Scientists and social scientists from Saint-Simon and Auguste Comte on sought to promote international cooperation and shared knowledge. While their more utopian social engineering projects came to naught, efforts to collect statistics and develop a scientific approach to public administration had more lasting impact. They encouraged the development of international standards for everything from currency (think: the gold standard) to telegraph networks to weights and measures. There were even attempts to invent a universal language, but as with so many internationalist projects, a commitment to abstract universalism fell prey to particularistic differences, in this case the battle between the well-known Esperanto and the ostensibly improved alternative, Ido. Notwithstanding this failure, and despite an inability to address the larger goals of many 19th-century internationalists, such as peace, the practical internationalism of scientists, statisticians, and public administrators produced lasting achievements. This was also to be true of the practical internationalism of organizations associated with the League of Nations and the UN, such as the International Labor Organization and the World Health Organization.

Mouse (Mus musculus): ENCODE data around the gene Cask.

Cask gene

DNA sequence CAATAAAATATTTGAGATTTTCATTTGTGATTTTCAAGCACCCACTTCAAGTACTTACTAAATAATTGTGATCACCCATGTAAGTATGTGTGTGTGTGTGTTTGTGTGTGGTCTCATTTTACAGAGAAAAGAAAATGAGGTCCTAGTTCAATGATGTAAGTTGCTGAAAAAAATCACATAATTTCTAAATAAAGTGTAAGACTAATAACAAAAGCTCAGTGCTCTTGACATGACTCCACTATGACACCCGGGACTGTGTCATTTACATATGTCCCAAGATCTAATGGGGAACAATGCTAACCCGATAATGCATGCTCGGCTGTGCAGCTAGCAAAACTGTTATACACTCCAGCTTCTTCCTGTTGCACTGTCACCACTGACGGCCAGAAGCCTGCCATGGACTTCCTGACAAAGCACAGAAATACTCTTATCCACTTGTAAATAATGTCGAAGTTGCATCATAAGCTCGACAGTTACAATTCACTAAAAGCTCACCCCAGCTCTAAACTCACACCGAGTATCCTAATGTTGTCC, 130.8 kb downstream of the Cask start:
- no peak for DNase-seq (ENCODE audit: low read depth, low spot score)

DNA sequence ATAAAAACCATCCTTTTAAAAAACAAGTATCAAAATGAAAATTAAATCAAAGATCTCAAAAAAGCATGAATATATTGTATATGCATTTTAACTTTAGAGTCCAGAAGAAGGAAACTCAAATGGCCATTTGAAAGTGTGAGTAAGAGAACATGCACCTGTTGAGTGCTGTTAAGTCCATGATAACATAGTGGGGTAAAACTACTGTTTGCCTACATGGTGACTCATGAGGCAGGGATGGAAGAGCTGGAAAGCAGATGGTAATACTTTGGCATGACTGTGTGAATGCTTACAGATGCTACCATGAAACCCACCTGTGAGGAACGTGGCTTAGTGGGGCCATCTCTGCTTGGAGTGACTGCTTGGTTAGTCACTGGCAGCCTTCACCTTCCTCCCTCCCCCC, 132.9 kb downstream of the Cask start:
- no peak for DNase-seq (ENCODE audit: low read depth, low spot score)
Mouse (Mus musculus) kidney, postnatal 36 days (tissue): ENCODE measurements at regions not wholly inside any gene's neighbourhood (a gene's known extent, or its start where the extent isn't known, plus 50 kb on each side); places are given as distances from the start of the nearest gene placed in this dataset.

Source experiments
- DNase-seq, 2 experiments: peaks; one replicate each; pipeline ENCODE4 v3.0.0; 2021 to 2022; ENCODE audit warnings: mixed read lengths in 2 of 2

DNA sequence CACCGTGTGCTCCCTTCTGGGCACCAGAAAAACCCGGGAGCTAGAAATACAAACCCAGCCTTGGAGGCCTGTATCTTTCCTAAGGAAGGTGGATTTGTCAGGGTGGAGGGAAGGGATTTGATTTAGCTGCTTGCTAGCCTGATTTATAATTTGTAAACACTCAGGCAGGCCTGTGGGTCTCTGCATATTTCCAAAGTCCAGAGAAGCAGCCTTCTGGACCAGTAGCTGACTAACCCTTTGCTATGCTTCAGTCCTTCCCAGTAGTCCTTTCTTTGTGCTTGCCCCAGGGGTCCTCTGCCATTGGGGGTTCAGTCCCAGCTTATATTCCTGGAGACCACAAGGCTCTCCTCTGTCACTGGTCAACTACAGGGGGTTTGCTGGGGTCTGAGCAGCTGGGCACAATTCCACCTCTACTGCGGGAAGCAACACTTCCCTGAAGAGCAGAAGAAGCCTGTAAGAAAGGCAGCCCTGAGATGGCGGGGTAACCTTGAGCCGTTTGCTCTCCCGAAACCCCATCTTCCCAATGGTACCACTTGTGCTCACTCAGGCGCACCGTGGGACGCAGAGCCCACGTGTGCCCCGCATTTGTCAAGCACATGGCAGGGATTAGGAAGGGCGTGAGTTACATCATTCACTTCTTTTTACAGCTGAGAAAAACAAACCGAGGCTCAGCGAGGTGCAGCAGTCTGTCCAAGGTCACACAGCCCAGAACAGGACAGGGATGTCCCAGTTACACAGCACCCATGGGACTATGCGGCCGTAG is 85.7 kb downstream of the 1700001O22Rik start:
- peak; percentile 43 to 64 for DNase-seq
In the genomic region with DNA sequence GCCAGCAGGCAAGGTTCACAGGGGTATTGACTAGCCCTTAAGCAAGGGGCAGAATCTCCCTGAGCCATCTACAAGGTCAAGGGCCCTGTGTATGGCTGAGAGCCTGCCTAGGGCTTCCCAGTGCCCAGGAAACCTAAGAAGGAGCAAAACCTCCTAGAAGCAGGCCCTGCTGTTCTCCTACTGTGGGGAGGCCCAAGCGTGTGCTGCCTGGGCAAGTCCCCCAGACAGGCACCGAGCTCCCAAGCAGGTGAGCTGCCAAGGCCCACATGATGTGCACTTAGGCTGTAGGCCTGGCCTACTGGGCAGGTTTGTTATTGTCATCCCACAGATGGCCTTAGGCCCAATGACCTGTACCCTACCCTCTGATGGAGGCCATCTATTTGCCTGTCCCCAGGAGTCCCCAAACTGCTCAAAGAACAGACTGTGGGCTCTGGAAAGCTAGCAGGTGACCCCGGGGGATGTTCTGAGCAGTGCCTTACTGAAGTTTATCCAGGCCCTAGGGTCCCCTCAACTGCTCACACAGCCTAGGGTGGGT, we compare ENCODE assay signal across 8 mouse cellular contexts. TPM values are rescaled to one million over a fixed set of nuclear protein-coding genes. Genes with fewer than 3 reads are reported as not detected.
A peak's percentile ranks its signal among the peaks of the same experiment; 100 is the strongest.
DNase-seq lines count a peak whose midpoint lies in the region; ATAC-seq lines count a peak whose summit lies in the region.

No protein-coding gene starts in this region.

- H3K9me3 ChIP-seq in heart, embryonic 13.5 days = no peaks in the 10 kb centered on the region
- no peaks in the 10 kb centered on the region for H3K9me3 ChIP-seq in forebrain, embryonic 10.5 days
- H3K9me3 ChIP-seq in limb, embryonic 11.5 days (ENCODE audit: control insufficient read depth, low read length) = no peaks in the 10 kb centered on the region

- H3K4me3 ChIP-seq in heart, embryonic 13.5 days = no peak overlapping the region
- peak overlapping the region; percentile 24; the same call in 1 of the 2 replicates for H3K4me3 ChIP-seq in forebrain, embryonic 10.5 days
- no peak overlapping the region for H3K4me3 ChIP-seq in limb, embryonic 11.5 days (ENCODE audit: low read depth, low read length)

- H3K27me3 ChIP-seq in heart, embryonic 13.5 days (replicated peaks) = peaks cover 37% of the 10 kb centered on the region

The 20th century was the age of international institutions of all sorts, an era when internationalism was built on nationalism and nation-states, even as it was done in an uneven and conflict-ridden manner. It was a time when internationalists experimented with redefining the relationship to empire and its end, or at least to its dramatic reconfiguration. Here Mazower’s focus narrows to the US, the League of Nations, and the United Nations, foregoing the complexity and conflict in ideas that he wove for the 19th century. Nevertheless, there is much to learn from Mazower’s discussion. Building on his earlier study, No Enchanted Palace, Mazower argues that the League, which was modeled on the British Empire, was a bridge between the 19th-century imperial world and that of 20th-century nation-states. Woodrow Wilson and the South African Jan Smuts were its key architects. Although the League in Mazower’s words was “gesturing to a globalism, a move beyond the conventional boundaries of a Eurocentric world,” that gesture was feeble indeed. Representatives from Asia who sought a hearing at the founding conference were rebuffed, and colonialism was discussed only in terms of turning the colonies of defeated Germany and the Ottoman Empire into League of Nations mandates, supervised by the two largest colonial empires, Britain and France. Although the League failed diplomatically and politically, as the 1930s painfully showed, it was “a source of expertise and international action,” one built on bureaucracy, science, and technology. Here lay one source of its enduring influence: many of this first generation of international civil servants were to move to the US during World War II, and would serve the fledgling UN thereafter. The other source of League importance, Mazower insists, was its flexibility as a model of international governance: “the League was the first body to marry the democratic idea of a society of nations with the reality of Great Power hegemony.”